Population genomic analyses support sympatric origins of parapatric morphs in a salamander

Emily Buckingham, Jeffrey W. Streicher, M. Caitlin Fisher-Reid, Tereza Jezkova, John J. Wiens

Research output: Contribution to journalArticlepeer-review


In numerous clades, divergent sister species have largely non-overlapping geographic ranges. This pattern presumably arises because species diverged in allopatry or parapatry, prior to a subsequent contact. Here, we provide population-genomic evidence for the opposite scenario: previously sympatric ecotypes that have spatially separated into divergent monomorphic populations over large geographic scales (reverse sympatric scenario). We analyzed a North American salamander (Plethodon cinereus) with two color morphs that are broadly sympatric: striped (redback) and unstriped (leadback). Sympatric morphs can show considerable divergence in other traits, and many Plethodon species are fixed for a single morph. Long Island (New York) is unusual in having many pure redback and leadback populations that are spatially separated, with pure redback populations in the west and pure leadbacks in the east. Previous work showed that these pure-morph populations were genetically, morphologically, and ecologically divergent. Here, we performed a coalescent-based analysis of new data from 88,696 single-nucleotide polymorphisms to address the origins of these populations. This analysis strongly supports the monophyly of Long Island populations and their subsequent divergence into pure redback and pure leadback populations. Taken together, these results suggest that the formerly sympatric mainland morphs separated into parapatric populations on Long Island, reversing the conventional speciation scenario.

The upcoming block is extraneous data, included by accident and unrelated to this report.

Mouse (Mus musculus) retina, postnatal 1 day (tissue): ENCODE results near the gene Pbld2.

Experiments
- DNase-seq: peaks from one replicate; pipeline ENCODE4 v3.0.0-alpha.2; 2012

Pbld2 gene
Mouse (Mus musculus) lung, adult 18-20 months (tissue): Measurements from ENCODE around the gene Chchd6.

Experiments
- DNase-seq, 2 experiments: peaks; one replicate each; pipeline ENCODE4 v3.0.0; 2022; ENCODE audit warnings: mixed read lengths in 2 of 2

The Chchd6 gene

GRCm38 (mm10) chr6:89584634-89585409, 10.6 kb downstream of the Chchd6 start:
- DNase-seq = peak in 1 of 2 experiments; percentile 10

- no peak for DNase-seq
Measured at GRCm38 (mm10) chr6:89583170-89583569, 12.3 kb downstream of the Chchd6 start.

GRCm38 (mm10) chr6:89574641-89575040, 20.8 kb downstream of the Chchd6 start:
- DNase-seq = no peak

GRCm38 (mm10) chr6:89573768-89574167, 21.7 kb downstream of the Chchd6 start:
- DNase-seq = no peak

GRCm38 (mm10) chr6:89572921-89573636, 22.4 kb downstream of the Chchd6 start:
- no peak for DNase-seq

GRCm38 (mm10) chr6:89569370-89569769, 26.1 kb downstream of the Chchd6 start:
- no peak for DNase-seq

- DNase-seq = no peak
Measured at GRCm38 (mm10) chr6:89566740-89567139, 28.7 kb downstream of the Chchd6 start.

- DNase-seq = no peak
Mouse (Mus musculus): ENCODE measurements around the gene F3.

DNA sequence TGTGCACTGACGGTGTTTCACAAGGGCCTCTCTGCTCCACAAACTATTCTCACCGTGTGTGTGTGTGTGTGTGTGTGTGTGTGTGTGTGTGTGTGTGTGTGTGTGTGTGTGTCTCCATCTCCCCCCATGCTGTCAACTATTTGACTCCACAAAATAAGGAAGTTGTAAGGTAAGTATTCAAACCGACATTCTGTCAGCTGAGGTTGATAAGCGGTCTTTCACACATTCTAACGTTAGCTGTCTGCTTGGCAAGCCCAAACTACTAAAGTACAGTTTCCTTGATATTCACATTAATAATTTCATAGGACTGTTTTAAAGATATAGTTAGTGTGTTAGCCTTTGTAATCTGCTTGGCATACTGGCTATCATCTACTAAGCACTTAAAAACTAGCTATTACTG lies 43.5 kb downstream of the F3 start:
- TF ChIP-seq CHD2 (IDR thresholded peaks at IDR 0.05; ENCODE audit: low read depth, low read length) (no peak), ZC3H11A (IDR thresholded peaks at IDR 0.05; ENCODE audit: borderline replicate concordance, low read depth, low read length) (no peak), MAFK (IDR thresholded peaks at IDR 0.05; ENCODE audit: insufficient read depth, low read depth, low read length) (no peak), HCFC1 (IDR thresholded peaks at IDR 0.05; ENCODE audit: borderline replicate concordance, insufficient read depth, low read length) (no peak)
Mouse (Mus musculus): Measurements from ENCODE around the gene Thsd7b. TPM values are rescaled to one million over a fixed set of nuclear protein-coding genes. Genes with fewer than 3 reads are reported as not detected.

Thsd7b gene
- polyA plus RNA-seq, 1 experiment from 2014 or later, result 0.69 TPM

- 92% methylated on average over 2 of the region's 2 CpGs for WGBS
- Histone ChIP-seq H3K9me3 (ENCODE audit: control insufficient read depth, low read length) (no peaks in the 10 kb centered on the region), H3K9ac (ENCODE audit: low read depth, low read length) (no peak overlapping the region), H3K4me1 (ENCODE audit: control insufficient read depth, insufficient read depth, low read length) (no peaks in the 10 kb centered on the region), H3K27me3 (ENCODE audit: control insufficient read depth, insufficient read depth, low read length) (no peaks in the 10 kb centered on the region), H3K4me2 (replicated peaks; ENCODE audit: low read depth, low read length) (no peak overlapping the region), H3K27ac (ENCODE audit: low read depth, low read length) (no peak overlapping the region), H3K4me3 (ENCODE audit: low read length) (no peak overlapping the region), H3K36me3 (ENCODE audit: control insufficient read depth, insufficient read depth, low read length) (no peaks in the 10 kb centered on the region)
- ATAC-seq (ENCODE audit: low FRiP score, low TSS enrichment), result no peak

Original languageEnglish (US)
Article numbere9537
JournalEcology and Evolution
Issue number11
StatePublished - Nov 2022


  • amphibians
  • parapatry
  • salamanders
  • speciation
  • sympatry

ASJC Scopus subject areas

  • Ecology, Evolution, Behavior and Systematics
  • Ecology
  • Nature and Landscape Conservation


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